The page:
Private equity investors face a new hurdle, unsurprisingly it’s in the form of new regulation as the U.S. government seeks to prevent Americans from hiding assets overseas. As Pensions and Investments explains, the new regulations will likely not be a direct problem for institutional investors but the real cost will come from increased compliance headaches in ensuring that asset managers adhere to the requirements of the The Foreign Account Tax Compliance Act.
While institutional investors are not directly affected by the new law, they will need to ensure the asset managers with which they do business are fully compliant, so that investment returns aren’t diminished by tax penalties.
The Foreign Account Tax Compliance Act, which requires financial institutions to identify Americans who have investments in non-U.S. financial accounts or entities, “is increasing exponentially the level of operational difficulty for asset managers. It is probably the most pressing regulatory challenge facing the U.S. now,” said David Richardson, managing tax director for KPMG Financial Services in New York.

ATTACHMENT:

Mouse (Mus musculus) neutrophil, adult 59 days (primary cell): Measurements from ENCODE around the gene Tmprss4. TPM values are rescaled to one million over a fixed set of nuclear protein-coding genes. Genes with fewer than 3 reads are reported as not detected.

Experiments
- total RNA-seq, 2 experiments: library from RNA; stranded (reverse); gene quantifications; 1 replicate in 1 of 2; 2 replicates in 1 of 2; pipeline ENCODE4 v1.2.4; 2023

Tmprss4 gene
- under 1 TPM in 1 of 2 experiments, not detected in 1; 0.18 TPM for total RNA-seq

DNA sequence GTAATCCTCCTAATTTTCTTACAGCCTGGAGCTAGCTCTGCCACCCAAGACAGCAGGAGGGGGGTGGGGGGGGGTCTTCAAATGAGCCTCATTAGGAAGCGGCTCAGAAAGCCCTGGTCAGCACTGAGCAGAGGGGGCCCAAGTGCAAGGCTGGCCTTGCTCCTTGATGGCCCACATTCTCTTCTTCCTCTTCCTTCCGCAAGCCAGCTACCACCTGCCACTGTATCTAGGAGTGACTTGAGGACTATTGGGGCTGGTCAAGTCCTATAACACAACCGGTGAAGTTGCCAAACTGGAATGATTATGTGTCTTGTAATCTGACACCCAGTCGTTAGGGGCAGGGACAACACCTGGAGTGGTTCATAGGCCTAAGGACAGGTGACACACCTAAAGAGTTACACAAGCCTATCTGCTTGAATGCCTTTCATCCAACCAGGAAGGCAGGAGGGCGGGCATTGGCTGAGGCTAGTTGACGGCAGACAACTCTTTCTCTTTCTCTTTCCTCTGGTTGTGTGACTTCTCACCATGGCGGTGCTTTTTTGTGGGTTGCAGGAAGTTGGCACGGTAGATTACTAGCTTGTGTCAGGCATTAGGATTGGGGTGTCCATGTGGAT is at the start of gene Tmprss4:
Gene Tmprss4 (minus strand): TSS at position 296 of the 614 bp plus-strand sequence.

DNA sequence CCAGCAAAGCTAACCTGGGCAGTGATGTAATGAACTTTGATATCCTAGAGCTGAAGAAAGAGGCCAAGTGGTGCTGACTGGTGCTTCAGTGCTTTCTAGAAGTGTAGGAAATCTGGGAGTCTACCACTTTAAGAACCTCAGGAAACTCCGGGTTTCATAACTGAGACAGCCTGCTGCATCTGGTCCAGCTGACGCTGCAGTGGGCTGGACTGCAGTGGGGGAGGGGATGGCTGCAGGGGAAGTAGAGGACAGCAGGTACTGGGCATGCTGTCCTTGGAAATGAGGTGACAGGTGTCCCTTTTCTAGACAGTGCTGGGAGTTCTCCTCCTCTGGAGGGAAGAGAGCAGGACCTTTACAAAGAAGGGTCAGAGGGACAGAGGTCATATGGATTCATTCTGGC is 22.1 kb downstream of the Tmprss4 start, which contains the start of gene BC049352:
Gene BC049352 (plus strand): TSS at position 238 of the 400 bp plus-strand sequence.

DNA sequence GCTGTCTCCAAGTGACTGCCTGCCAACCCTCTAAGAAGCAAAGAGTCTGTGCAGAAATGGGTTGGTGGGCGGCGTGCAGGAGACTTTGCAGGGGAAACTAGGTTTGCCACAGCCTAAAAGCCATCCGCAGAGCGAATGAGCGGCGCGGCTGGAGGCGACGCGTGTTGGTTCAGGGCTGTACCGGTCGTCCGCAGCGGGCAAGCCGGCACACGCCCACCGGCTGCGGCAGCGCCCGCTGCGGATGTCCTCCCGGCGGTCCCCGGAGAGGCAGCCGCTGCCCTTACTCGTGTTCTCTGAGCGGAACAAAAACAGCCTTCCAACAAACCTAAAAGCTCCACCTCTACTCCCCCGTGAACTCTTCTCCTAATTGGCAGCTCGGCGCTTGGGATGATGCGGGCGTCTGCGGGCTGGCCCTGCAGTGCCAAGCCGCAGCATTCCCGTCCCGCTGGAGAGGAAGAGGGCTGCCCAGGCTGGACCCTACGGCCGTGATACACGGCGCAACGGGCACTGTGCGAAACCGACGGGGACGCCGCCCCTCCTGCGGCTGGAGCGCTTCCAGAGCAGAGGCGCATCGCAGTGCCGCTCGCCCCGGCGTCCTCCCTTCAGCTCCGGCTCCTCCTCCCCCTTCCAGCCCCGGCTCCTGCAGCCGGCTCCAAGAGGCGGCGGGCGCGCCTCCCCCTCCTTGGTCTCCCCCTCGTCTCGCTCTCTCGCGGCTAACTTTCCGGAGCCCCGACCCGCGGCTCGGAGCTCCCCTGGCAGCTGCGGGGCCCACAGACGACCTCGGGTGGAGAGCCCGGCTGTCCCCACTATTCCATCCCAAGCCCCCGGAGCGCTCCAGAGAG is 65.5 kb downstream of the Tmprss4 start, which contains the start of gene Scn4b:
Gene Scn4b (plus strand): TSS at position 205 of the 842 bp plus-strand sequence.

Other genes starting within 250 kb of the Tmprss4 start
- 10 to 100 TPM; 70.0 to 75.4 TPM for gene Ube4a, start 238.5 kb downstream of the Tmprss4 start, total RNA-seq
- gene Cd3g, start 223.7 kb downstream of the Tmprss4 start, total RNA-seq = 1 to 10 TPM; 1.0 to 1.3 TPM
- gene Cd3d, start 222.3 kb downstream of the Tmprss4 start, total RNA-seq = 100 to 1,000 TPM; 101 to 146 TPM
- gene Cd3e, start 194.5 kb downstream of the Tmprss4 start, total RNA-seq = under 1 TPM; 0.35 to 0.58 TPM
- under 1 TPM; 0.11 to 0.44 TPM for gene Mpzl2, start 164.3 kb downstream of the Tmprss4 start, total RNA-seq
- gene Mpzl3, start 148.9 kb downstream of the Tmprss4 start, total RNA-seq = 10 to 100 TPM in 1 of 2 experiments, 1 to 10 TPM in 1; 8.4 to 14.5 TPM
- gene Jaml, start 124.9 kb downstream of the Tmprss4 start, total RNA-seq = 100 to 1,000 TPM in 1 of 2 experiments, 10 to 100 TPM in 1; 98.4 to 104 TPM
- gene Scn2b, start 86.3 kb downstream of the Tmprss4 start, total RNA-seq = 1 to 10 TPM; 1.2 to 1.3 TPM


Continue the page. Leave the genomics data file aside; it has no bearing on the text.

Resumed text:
“It’s going to be a very heavy lift,” agreed Harris Horowitz, managing director and global head of tax for BlackRock (BLK) Inc. (BLK), New York.
The final FATCA regulations, issued Jan. 17 by the Internal Revenue Service, are sweeping and, when fully implemented, the law will apply to any fund trading or investing, directly or indirectly, in U.S. assets, or any entity in an affiliated group with that fund. It also applies to the funds’ service providers and counterparties.
Except for a few asset managers with purely U.S. funds and no offshore vehicles, most private equity and hedge funds will have to register with the IRS as a foreign financial institution.
tags: private equity, private equity investors, laws, compliance, private equity compliance costs, private equity foreign account tax compliance act, Private Equity Foreign Account Tax Compliance Act law, Private Equity Foreign Account Tax Compliance Act law, investors